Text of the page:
IMO; Multiverse speculation is considered reasonable by some  theorists because present theory observations and theory in cosmology and quantum theory sometimes cannot otherwise be explained so they look to find otherworldly god-of-the-gaps type explanations like multiverse hypotheses to explain what they do not understand.

Curved or flat space concerning multiverses may not be a real issue, for instance, if there is no such thing as curved space in the first place, contrary to the related conceptual foundation of General Relativity. And it also would be a non-issue if this universe was the only one, which I think it is.

Another big problem in logic seen in much of present-day science theory is called the "follow the leader fallacy" and the "Appeal to Authority" fallacy. Most of such logical-fallacy failings I believe are more obvious in the interpretations of modern physics (special relativity, general relativity, cosmology, particle physics, and quantum theory) than with other sciences

https://www.irishtimes.com/news/science/belief-in-the-multiverse-a-form-of-blind-faith-1.2153271

https://en.wikipedia.org/wiki/Many-worlds_interpretation

The main problem with multiverse theory is that it is not science, having little or no recognized observational, theoretical, or consensus justification for such speculation.

https://www.prospectmagazine.co.uk/science-and-technology/the-problem-with-multiverse-theories-theyre-just-not-science

Share this post


Link to post
Share on other sites

Hello Josh.

 

I think we may have got our wires crossed.  I did answer your question, but from the only reasonable scientific viewpoint that we have - our own.  I showed from the diagrams that it's impossible for us to tell if our own universe is closed, flat or open.  To us, there is no appreciable curvature of space.  I also qualified this by adding that our particular universe could be curved closed or open, but on scales that are simply far too large for me to show on a computer screen.

 

The fallout of this is that it's just an exercise in speculation for me to go way beyond the confines of our universe.  If there's insufficient information for us to determine the geometry of our own universe, then it logically follows that that there's NO information to guide us about what lies beyond it.  Re-reading your question in the context of the graphic you posted I now see that you wanted me to talk about the geometries of bubble universes, as seen from a viewpoint somewhere out in the multiverse itself.  Is that right?

 

If so, then I'm sorry, but I really don't think that I can do more than politely decline your request.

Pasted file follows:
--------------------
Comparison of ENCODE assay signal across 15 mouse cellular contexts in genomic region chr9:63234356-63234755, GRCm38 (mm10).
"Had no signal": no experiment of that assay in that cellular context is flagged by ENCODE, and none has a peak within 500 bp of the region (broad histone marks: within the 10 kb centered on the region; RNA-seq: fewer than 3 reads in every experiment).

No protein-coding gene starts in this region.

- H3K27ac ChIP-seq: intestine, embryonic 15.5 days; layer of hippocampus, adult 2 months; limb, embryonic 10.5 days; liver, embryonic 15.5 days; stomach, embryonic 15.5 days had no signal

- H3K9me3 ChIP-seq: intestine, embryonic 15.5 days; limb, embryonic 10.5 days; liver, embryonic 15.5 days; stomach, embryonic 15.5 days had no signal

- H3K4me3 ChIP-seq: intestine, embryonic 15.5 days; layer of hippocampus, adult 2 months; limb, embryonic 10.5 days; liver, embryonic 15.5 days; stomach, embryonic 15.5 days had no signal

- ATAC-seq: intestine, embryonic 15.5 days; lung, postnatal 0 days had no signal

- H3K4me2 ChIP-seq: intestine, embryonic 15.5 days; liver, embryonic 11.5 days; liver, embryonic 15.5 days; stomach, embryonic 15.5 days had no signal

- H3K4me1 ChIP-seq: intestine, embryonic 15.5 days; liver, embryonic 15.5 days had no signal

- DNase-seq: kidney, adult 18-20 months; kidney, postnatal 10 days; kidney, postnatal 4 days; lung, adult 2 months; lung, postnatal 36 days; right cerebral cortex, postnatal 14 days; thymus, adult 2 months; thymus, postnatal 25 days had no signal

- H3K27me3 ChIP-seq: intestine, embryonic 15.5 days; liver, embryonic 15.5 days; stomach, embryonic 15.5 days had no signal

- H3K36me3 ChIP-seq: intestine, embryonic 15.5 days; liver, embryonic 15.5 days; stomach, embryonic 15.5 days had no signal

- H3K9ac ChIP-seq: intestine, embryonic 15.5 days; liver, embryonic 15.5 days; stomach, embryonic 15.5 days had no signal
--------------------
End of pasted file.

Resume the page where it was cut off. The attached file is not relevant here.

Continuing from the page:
However, I can give you an answer (of sorts) to this.

 

The flat appearance in the above, is just an appearance if all universes are bubbles that never actually flatten out. It looks like approaching the spherical earth from space until you get close enough that the sphere starts looking flatter. So bubbles, where a bubble can look flat from one perspective. But for all bubbles to ever get to literally flat, like I said, it seems to follow that they'd all merge into one instead of remaining as individual. I'm curious what the cosmological (standard model) answer to this inquiry can entail. 

 

If you look back, I posted a diagram explaining the origin of the Concordance Model, in response to something mentioned by Pantheory.  The lowest yellow box (Lambda Cold Dark Matter) is today's currently accepted model for mainstream cosmology.  If that's what you meant by the standard model, than I have to inform you that in terms of evidence and data, it says nothing about a multiverse.  An examination of the function of the diagram shows that each stage in the development of our cosmological theories was prompted by Observations (purple boxes, on the right) and Theories (blue boxes, on the left) that attempt to explain what was observed.  

 

So, starting with Observations, everything from Expansion of the Universe, down to Accelerating Expansion and Flat Universe deals with things within our observable universe.  How could it be otherwise?  Theories, from General Relativity and the Copernican Principle, down to Inflation are the theories that are used to explain the right-hand column, what is observed within our universe.  And this could be the point where you're getting confused.